Rocky Bernstein has been working a new Perl debugger called Devel::Trepan. I came across some discussion in a git pull request for this project a while back and I’ve been thinking of this blog post since that time.
Rocky has his own unique coding style. It’s not too out there. There are some truly oddball styles on CPAN. But there a few oddities that stand out. First, he puts various
use lines before the package declaration. He also uses prototypes completely pointlessly (prototypes on methods do absolutely nothing). He also likes to combine several statements onto one line, like:
use strict; use warnings;
use strict; use vars qw(@ISA); @ISA = @CMD_ISA;
Besides the prototype issue, none of these are wrong (and the prototype thing is arguably intended as documentation). The code works as written, and the meaning is more or less clear.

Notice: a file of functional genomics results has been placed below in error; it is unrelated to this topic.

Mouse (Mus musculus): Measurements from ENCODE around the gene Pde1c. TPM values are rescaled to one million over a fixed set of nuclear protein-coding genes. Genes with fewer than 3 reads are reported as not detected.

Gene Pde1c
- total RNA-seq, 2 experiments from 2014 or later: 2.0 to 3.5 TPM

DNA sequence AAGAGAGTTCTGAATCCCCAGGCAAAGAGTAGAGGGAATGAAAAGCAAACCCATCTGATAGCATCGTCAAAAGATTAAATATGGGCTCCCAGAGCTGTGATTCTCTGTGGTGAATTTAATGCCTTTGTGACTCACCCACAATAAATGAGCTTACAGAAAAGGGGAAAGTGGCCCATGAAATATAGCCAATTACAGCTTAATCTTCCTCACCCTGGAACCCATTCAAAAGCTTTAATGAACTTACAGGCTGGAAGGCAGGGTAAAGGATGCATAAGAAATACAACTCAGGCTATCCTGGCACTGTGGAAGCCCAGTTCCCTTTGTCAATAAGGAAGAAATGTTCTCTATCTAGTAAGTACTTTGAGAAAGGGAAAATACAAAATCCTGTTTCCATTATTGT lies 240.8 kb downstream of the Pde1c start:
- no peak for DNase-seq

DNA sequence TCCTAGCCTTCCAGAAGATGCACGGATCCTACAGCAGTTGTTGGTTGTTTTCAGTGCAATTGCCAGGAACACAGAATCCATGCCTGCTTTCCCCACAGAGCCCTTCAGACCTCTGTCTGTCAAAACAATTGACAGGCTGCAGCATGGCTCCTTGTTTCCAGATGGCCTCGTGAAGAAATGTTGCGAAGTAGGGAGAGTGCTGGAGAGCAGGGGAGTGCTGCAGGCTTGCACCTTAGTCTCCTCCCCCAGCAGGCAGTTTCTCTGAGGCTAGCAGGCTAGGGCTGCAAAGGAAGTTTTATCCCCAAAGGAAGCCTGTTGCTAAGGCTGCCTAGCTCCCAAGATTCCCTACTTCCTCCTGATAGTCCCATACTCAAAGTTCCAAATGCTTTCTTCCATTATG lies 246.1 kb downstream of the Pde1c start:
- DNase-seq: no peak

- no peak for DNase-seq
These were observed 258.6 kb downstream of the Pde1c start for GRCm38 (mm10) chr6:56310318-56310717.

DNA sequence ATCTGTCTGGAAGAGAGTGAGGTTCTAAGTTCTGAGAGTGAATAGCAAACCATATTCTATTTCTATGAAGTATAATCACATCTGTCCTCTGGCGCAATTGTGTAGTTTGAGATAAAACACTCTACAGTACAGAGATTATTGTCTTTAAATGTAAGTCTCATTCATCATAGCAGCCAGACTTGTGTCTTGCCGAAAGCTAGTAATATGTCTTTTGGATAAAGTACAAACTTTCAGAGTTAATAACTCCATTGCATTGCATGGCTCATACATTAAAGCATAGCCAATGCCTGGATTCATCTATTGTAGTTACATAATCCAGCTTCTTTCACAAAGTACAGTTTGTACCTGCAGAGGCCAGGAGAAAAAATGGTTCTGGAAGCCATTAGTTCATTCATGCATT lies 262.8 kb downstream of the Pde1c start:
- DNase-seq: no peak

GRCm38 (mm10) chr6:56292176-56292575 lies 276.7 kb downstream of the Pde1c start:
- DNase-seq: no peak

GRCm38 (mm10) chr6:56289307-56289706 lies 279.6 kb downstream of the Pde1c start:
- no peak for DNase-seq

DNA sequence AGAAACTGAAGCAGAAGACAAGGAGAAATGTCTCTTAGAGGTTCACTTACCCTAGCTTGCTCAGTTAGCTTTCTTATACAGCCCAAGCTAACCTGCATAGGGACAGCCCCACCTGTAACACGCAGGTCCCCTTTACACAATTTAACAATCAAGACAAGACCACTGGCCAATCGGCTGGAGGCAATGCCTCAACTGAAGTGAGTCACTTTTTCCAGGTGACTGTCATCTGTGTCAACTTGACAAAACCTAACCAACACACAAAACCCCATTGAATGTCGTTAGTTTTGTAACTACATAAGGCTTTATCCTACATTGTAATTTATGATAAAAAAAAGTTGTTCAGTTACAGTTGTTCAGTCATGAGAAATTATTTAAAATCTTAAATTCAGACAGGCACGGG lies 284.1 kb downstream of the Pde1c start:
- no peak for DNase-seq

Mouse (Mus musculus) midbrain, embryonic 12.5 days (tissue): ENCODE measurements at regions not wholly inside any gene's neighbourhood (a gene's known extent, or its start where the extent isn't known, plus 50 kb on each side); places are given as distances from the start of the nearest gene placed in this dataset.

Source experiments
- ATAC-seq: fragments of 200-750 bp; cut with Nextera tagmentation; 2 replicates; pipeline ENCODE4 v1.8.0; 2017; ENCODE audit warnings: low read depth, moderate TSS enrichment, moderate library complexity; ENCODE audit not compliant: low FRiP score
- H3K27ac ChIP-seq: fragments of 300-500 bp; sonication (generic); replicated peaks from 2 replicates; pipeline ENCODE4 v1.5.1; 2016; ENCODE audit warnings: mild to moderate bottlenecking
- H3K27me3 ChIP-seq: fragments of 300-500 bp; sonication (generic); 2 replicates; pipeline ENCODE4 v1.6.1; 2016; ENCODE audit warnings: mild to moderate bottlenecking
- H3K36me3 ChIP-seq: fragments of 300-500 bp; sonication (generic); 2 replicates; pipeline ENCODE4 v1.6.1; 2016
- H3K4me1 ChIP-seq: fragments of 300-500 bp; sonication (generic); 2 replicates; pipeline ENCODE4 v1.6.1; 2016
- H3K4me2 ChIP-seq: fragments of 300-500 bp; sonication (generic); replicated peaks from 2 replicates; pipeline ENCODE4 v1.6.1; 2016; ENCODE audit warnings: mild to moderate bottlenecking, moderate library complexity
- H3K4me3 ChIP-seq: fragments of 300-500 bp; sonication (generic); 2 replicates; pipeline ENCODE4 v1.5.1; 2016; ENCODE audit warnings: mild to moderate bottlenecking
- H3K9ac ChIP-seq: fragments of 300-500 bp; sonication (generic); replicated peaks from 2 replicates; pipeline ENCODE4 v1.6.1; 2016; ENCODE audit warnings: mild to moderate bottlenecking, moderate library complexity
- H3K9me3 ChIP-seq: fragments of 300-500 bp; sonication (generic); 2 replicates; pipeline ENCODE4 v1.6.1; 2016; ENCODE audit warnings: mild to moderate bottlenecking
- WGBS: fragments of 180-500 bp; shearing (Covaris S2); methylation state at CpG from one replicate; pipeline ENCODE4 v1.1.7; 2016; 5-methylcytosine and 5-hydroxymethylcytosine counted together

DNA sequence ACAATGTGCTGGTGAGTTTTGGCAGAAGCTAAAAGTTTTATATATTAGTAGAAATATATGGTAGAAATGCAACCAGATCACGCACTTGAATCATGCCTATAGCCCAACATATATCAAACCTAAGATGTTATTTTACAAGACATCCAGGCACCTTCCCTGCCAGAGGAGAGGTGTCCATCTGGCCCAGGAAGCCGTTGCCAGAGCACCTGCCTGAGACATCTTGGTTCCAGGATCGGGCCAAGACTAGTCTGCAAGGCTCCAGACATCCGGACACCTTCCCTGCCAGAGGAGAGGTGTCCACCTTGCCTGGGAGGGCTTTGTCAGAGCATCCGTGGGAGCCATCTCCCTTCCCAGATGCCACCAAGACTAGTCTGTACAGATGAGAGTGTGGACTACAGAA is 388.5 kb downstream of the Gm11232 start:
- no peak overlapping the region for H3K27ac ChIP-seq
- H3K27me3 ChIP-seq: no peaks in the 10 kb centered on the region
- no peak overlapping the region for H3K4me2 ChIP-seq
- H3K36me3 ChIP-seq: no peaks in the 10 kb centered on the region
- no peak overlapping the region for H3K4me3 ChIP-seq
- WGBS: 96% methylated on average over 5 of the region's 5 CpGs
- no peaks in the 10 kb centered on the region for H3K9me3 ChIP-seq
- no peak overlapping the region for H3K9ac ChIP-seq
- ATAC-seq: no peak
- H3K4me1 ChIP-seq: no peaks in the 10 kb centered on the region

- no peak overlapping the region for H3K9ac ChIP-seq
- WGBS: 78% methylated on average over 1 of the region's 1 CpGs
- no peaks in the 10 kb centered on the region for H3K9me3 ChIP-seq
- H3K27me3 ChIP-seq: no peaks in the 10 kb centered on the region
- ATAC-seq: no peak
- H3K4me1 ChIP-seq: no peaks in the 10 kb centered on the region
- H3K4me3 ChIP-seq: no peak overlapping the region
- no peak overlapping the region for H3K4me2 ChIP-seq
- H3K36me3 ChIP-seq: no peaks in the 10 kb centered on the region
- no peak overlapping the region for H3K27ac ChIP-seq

But it’s weird, because it’s not what most people other do. It’s a unique snowflake.
It’s a distraction.
Instead of looking at the code, experienced Perl programmers will spend time going “WTF” and wondering why this code looks different from all the other code they’ve seen.
If you’re writing code that you’d like other people to work on, please don’t write unique snowflake code. Every moment someone spends being a bit confused by your unique style is a moment that they’re not spending improving the code. It’s time they’re not spending fixing bugs, adding tests, writing docs, or adding new features.
One might argue that we should just accept the oddities but it’s often hard to distinguish between a style and code which changes a program’s execution.
Please pick from one of a few standard styles (2- or 4-space indent, braces in a sane place, one statement per line, package comes first, etc). Include a perltidyrc that contributors can use to match your style. If your style can’t be recreated using perltidy you’re probably writing snowflake code. Please don’t. It’s just code. It’s not that special. Save the unique snowflakes for your symphonies, sculputures, and sonnets.